Working an LODD as a PIO/PAO
Working the Memorial weekend allowed me opportunities to learn, first hand, from external affairs experts who have experience with line of duty death assignments. I learned that I was somewhat on target with my initial focus and general responsibilities. Time with those experts allowed me to add to my list of responsibilities and I created a task listing that I saved in my secure file sharing software (and also my PIO go-kit) for ease of access should the time arise — and it has already with a recent SC LODD following my return from Maryland. In closing, I will share some of those with you below.
- In my opinion, the most important customer you are serving in this assignment is the family and the agency associated with the loss.
- Ensure ALL media advisories, releases and information shared regarding the LODD incident is accurate. All factual based. Avoid the unknown, until known.
- Be sensitive to the family and agency, protect them.
- They should be the first to see what you’re releasing, make sure they approve.
- The incident commander (IMT / Incident Response Team) must be aware and approve the release.
- Be aware of any family related cultural norms; ensure your information release is in accordance to their traditions and their beliefs.
- Get to know the family liaison immediately; they are your pipeline to the family.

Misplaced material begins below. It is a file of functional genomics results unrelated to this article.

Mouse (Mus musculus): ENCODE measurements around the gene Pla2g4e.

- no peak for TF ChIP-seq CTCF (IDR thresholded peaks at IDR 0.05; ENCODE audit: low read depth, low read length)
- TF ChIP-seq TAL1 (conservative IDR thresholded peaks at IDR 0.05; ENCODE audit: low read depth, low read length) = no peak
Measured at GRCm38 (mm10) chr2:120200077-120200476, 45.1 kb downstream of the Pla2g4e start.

- Ask for PIO help. Establish a joint information center (JIC), establish PIO job assignments.
- Media relations, social media, writing, rumor control.
- Get a handle on phone calls to the agency involved. Where are calls going? Who is answering? How are questions, rumors or requests to assist answered?
- Assist the family with official statements, work through the family liaison.
- Provide the family with an idea of what they can expect, what media and the community are saying.
- If they want to respond, help them formulate a statement, give them tips, help them present their message.
Responsibilities - Media
- Media is a customer of yours as well; they are the pipeline to the community.
- Your community is concerned, they want to help the agency and the fallen’s family.
- Provide and coordinate media access to the agency’s address and the incident location.
- Scout out a good location for them where they can capture imaging; but also, not get in the way of the investigation and grieving.
- Anticipate and provide the media with photos, biographies related to the incident.
- Partner with the media to get secondary messaging out related to the loss.
- Road closures, assisting agencies (station coverage) funeral and memorial services.
- Be prepared to accompany the agency leadership and the family of the fallen to all media obligations, interviews and contacts.
- Set specific guidelines and rules for media at the memorial service; without limiting their access.
- Maintain the dignity, ceremony and privacy of the survivors.
I’m looking forward the 2019 Memorial Weekend (Oct. 3-6, 2019); I know what to expect and I know that I’ll be ready to serve the families of the fallen. I will never forget that the families, the agencies and the survivors are my primary customers.